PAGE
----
SNB beat wavertree
Yates 100 and keedy 5fa
Liverpool Gin Liverpool Competition: First Division: Southport & Birkdale (25pts), 269 for five declared, beat Wavertree (5pts), 167, by 102 runs
Perhaps Southport and Birkdale’s cricketers should be wary of their wishes.
Twelve days ago Chris Firth and his players watched as Newton-le-Willows’ batsmen slumbered to a draw by scoring 99 runs in 55 overs. The atmosphere at Wavertree’s well-appointed Sandown Lane ground last Saturday was rather different.
Replying to S&B’s 269 for five declared, in which Bradley Yates had made a high-quality 134 not out, the home side’s openers opted for a full-scale cavalry charge. Aided by attacking fields and some inaccurate bowling, Tom Oughterson and Josh Birch scored 27 runs in the first two overs and 57 in the first five.
Playing fine shots all round the wicket, they had added 84 in 7.2 overs when Oughterson was leg before wicket to Firth for 48 runs. The Wavertree opener had faced 24 balls. He and his colleague had scored only 15 runs fewer off 44 balls than Newton-le-Willows had managed in 55 overs.
S&B’s scorer, Colin Warhurst, his statistical fascination getting the better of his paternal affection, pointed out that his son, who had previously conceded 38 runs in 33 overs, had now gone for 48 in only four. This year’s Father’s Day may be a rather quiet affair chez Warhurst.
It was, as even some S&B players conceded, glorious stuff. But it could not last. S&B’s spinners, although not exempt from some rough treatment, eventually got their revenge. Having hit nine fours and two sixes in his 43-ball 61, Birch was caught at long-on by Warhurst off Gary Keedy.
Wavertree declined, much as their likeable and welcoming supporters had predicted, from 120 for one to 167 all out. Firth picked up two of the wickets, before he shrewdly replaced himself with Chris Cunningham, who bagged a couple more. Keedy showed some of the home batsmen the skills which had once outwitted county cricketers and ended the innings with five for 26.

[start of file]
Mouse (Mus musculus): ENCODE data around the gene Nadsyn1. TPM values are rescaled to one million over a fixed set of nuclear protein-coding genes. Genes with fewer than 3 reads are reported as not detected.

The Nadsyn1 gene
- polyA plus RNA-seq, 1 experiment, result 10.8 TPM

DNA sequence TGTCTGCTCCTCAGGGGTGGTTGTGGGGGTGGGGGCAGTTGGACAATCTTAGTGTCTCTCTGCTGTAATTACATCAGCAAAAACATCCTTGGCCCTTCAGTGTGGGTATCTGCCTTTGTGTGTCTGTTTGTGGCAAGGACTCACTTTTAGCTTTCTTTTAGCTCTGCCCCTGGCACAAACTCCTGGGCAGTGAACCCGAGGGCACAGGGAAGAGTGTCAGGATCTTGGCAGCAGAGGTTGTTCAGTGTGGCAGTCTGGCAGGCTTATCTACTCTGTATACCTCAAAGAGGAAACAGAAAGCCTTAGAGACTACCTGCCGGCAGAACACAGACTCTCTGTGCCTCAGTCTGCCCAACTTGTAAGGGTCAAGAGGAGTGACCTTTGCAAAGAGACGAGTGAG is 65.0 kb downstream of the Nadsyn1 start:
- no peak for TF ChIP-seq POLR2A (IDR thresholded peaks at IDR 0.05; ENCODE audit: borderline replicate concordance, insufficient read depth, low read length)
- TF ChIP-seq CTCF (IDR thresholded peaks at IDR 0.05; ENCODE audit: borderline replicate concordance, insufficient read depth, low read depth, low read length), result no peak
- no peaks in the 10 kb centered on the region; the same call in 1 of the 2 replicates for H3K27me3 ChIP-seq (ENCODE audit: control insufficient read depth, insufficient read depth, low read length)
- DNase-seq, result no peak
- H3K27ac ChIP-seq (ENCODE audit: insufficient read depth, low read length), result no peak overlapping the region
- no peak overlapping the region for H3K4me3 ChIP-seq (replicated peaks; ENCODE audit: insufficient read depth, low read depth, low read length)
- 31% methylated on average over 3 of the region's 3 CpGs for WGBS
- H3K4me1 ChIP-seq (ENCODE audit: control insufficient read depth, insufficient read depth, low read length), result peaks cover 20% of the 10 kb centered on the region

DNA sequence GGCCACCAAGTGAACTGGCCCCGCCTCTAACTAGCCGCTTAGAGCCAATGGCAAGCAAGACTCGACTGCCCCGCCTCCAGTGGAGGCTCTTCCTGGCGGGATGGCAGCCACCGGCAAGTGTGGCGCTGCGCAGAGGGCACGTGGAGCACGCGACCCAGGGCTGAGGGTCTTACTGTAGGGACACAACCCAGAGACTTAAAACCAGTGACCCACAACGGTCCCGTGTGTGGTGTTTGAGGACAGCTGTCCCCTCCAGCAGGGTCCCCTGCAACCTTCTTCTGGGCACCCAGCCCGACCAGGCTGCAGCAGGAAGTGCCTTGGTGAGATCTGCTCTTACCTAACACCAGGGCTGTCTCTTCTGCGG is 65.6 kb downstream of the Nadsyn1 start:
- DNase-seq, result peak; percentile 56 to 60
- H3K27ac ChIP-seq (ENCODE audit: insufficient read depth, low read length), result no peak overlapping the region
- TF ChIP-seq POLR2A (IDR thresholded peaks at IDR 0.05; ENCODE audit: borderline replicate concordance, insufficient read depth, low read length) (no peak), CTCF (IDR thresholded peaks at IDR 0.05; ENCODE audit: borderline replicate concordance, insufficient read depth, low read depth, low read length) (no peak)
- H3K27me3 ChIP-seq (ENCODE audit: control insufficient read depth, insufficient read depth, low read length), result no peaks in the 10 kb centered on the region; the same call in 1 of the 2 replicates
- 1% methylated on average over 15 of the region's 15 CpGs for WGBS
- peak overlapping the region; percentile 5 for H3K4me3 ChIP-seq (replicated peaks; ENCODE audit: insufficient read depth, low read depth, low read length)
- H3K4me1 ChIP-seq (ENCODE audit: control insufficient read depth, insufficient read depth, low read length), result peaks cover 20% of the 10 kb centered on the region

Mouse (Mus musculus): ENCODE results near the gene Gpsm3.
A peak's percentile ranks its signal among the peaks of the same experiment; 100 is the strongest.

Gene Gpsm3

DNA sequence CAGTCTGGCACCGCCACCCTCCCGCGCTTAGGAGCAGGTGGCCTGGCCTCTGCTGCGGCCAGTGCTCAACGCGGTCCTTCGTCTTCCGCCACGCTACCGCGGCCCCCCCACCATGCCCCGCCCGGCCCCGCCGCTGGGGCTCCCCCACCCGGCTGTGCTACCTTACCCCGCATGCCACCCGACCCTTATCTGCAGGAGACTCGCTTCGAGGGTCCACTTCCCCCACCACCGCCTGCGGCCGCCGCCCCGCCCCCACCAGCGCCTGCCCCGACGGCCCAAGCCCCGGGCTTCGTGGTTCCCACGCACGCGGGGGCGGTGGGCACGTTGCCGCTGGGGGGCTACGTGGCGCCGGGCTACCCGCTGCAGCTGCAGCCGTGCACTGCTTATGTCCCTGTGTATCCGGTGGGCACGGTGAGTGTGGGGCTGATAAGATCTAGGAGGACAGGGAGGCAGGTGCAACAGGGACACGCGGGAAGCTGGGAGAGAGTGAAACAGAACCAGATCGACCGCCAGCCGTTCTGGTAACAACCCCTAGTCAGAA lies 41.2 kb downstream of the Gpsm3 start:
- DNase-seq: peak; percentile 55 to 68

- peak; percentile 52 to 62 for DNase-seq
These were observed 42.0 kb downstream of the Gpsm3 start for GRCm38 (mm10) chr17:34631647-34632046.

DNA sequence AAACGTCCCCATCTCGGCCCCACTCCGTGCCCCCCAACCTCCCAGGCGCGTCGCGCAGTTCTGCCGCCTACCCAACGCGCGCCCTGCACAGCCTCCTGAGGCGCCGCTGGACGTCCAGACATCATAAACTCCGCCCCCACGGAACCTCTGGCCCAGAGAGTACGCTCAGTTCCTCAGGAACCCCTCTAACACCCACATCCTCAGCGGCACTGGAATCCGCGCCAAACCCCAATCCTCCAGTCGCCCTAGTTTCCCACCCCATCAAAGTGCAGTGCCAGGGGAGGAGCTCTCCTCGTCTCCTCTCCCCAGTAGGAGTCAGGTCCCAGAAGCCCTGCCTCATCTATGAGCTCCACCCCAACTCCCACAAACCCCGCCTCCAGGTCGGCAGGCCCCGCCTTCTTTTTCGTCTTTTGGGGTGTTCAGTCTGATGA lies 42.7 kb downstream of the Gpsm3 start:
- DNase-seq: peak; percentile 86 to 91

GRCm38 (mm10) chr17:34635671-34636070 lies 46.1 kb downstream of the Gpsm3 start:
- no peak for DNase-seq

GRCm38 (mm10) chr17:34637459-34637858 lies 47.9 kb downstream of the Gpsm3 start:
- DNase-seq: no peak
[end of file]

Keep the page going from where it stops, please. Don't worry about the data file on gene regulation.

S&B’s catching was almost faultless and Harry May’s pick up and throw to run out Stewart Guy from mid-on was outstanding. Firth’s players will be better for their mauling. There are comparable tests to come, although it is doubtful if any will be quite so violent.
All of which leaves us with the 43 overs faced by S&B’s batsmen and Yates’ ruthless determination to capitalise on every shortcoming the Wavertree bowlers revealed. The S&B opener showed that there are occasions during a cricket match when greed is good, and t his is a lesson which, on this season’s evidence, some of his younger colleagues have yet to learn.
More specifically they need to see that getting to twenty is not so much an achievement as an opportunity, especially so during a season in which they can develop both their skills and their cricketing intelligence. No doubt these will come but until then Firth is right to ask even more of his established batsmen. He knows, as should they, that the living will not always be so easy.
A severely depleted S&B side lost their first-round match in the Ray Digman Trophy on Sunday when Highfield comfortably defeated Chris Firth’s team by seven wickets.
However, on the previous evening spectators at Trafalgar Road had been offered yet another masterclass in generalship from that Sun-Tzu among cricket captains, Craig Todd, who led the second team to a 116-run victory over Sefton Park. Assisted by Jonny Hine’s 98 and Josh Hine’s 51 in S&B’s 243 all out in 35 overs, Todd then saw to it his opponents were dismissed for 127.
Jack Morris-Holland took five for 28, including the last wicket courtesy of a fine overhead catch by Adam Galley at cover, while Todd finished with five for 45. The S&B players resisted the temptation to chair their skipper from the field amid bunting and jubilee, although no doubt that time will come.